What is Asset Allocation?
First off, asset allocation is simply the decision an investor makes about what percentage of his/her assets will be invested in a specific class of investment vehicles. The different investment vehicles would commonly include:
- Cash (bank accounts, cash balances, t-bills and other money market instruments)
- Fixed Income (government bonds, corporate bonds, high-yields bonds, and GICs,)
- Large Capitalization Equities ($10 billion + corporations with large and typically stable businesses, large companies typically pay dividends)
- Mid-Cap Equities (mid-sized companies of $1 to $10 billion capitalization)
- Small-Cap Equities (small companies with capitalization of less that $1 billion)
- Canadian Equities (companies with a stock listing in Canada)
- US Equities (companies with a stock listing in the USA)
- International Equities (companies with stock listings outside of North America)
- Emerging Markets Equities (companies with stock listings outside of the developed world)
- Real Estate (land and/or buildings)
- Art, Collectibles, and Precious Metals
- Futures, Options, Short Selling
Note: Typically, real estate, art, collectibles, precious metals, futures, options, and short selling are all considered 'more risky' or more volatile even than small-cap stocks.
Why is Asset Allocation so Important?
Asset Allocation is important to the investor for one main reason, that is, it can ensure the investor is in an appropriately balanced portfolio for his or her risk level. For example, a young professional with a high income and a long time before needing his/her investment funds, may be able to accept higher volatility in his/her portfolio, thus allowing a greater allocation to stock based investments. Or conversely, an elderly retiree may need a regular income from his/her investments and may not be able to accept higher volatility in his/her portfolio.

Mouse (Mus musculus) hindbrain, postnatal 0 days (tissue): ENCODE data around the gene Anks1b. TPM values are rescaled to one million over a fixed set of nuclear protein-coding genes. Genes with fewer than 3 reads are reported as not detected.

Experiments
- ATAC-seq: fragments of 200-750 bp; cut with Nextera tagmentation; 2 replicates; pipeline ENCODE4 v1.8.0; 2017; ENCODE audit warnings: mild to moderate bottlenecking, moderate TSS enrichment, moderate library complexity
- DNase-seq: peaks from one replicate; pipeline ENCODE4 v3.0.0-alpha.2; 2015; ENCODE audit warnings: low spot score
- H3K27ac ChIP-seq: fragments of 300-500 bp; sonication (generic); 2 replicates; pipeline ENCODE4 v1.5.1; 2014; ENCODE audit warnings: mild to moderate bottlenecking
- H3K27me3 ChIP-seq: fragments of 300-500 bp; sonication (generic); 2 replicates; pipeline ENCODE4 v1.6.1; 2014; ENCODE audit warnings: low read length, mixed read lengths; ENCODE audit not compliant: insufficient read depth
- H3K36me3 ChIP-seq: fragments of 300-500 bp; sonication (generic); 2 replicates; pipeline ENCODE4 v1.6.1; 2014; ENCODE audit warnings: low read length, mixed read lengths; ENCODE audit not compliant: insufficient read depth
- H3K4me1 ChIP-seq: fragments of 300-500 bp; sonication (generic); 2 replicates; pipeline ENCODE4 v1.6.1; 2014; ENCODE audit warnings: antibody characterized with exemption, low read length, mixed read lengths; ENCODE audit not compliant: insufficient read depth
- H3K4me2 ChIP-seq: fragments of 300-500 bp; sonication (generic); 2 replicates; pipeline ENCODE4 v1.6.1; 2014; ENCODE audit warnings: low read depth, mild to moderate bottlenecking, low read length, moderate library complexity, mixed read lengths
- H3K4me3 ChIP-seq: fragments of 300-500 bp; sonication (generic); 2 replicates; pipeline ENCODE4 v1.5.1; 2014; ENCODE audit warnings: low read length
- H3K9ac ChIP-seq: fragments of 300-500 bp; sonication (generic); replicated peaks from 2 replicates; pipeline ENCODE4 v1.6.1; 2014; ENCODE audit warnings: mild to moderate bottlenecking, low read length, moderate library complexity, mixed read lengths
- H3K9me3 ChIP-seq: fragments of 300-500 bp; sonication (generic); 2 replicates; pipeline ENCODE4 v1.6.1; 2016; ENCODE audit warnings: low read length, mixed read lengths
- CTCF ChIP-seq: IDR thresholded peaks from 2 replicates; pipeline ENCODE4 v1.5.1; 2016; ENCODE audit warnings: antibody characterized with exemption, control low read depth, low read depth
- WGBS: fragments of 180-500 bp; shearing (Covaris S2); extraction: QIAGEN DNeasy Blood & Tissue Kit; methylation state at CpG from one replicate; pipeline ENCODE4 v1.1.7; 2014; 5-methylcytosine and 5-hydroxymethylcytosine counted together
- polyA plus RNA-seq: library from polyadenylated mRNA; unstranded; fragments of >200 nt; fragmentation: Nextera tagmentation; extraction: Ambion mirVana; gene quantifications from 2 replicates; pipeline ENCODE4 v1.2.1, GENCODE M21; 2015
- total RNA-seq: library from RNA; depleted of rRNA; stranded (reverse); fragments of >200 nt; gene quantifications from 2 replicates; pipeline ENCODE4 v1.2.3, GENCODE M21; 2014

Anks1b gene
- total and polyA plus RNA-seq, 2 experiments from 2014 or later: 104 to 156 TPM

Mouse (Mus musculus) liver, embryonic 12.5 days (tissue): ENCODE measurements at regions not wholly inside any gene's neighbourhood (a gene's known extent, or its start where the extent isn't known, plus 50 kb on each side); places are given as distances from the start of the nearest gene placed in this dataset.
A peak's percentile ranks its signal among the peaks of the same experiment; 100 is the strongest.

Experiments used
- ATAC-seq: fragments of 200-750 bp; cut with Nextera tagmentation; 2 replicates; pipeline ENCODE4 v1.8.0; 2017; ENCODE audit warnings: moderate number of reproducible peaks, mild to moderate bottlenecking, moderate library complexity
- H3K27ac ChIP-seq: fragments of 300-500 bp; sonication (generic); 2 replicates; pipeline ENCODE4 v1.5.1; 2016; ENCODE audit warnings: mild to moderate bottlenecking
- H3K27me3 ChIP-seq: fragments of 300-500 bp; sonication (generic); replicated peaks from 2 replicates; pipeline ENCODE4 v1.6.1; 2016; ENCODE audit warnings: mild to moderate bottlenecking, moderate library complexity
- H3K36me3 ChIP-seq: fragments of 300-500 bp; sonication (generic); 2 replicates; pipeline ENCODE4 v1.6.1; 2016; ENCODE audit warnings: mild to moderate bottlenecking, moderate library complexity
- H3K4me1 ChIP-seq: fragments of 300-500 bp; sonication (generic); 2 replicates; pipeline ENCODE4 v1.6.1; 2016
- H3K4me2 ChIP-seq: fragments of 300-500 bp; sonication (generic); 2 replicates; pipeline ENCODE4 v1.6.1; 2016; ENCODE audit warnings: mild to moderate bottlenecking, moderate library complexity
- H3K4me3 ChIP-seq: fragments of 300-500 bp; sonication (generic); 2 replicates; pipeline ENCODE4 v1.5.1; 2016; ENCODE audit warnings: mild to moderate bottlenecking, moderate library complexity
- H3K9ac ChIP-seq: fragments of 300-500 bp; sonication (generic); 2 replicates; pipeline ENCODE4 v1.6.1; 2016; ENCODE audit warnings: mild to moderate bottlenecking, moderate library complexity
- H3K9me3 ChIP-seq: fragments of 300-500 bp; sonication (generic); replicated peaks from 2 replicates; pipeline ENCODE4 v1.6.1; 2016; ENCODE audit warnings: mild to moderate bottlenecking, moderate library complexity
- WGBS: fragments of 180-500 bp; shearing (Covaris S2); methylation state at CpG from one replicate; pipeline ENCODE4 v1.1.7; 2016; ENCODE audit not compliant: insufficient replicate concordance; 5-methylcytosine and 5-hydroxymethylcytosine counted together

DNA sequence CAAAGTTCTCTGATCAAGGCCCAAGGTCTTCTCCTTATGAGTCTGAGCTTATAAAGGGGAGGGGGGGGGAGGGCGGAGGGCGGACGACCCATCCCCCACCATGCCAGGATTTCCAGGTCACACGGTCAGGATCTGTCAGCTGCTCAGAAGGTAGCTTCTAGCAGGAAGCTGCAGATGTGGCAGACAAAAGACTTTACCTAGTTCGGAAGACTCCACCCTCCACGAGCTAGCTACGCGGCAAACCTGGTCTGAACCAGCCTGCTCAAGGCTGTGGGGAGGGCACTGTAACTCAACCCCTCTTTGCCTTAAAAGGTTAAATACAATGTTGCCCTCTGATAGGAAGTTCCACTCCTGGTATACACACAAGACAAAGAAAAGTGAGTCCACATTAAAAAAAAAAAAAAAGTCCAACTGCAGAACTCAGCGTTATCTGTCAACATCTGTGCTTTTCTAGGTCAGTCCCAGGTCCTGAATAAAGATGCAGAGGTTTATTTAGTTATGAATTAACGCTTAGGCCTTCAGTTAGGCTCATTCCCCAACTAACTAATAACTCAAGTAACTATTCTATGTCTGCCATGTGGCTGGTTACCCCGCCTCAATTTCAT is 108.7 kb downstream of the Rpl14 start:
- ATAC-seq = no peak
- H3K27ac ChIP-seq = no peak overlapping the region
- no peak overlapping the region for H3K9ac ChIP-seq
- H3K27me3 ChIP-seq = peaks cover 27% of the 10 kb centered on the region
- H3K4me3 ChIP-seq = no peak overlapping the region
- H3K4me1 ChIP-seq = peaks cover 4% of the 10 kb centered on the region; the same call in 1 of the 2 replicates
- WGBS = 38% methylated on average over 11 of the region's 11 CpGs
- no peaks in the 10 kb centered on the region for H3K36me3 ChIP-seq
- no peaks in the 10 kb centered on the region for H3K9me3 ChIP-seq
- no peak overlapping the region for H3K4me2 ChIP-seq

This first investor should probably have a higher weighting to stock based investments because of the long time horizon and the potential for much higher returns (say 8% for stocks and 4% for fixed income) and the second investor should have minimal exposure to stock based investments because of the potential volatility. These are general guidelines of course and do not constitute specific investment advice for your particular situation.
What is the right Asset Allocation for me?
This is a difficult question and a very personal one but the quick answer is that your asset allocation should change based on three things:
- Your personal willingness to accept volatility in your investments - be honest - how would you feel if your investment lost 10% in six months? What would you do?
- Your time horizon. How long before you need the money?
- Your amount or ability to absorb losses. How much money can you afford to lose before it would affect your lifestyle?
I hope that helps and I look forward to hearing your comments or answering your questions.